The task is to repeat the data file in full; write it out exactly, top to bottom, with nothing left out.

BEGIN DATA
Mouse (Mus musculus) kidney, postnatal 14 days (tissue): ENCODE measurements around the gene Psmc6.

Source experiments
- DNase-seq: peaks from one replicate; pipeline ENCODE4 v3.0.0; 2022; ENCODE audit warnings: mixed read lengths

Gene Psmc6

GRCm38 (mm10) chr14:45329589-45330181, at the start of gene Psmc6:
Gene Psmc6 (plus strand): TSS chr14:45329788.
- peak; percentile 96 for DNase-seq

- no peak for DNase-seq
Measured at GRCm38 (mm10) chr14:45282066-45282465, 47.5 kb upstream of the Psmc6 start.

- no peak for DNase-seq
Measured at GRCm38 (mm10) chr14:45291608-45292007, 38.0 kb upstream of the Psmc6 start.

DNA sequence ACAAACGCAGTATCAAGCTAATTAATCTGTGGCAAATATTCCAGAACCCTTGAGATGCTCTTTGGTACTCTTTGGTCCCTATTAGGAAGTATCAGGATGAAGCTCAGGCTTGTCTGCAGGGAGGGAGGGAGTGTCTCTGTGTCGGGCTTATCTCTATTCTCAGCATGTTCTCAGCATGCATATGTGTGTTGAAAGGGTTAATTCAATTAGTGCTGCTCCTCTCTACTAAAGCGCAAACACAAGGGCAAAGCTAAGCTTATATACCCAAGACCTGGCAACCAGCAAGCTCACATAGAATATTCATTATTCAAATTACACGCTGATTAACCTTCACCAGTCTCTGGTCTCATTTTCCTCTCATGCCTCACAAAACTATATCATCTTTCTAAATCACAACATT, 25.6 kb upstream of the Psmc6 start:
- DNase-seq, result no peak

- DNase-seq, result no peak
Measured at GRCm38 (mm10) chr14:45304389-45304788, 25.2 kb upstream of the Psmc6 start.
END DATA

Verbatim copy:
Mouse (Mus musculus) kidney, postnatal 14 days (tissue): ENCODE measurements around the gene Psmc6.

Source experiments
- DNase-seq: peaks from one replicate; pipeline ENCODE4 v3.0.0; 2022; ENCODE audit warnings: mixed read lengths

Gene Psmc6

GRCm38 (mm10) chr14:45329589-45330181, at the start of gene Psmc6:
Gene Psmc6 (plus strand): TSS chr14:45329788.
- peak; percentile 96 for DNase-seq

- no peak for DNase-seq
Measured at GRCm38 (mm10) chr14:45282066-45282465, 47.5 kb upstream of the Psmc6 start.

- no peak for DNase-seq
Measured at GRCm38 (mm10) chr14:45291608-45292007, 38.0 kb upstream of the Psmc6 start.

DNA sequence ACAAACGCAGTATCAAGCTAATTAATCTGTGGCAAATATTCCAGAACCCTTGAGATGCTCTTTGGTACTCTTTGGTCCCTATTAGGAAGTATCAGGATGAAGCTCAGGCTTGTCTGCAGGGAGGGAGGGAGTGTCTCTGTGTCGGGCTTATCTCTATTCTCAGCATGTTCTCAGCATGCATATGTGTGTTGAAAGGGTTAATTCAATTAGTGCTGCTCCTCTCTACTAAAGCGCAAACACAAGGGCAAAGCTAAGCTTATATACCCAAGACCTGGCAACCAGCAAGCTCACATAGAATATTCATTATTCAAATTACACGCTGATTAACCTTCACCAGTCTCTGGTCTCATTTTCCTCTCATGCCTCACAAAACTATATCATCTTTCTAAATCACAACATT, 25.6 kb upstream of the Psmc6 start:
- DNase-seq, result no peak

- DNase-seq, result no peak
Measured at GRCm38 (mm10) chr14:45304389-45304788, 25.2 kb upstream of the Psmc6 start.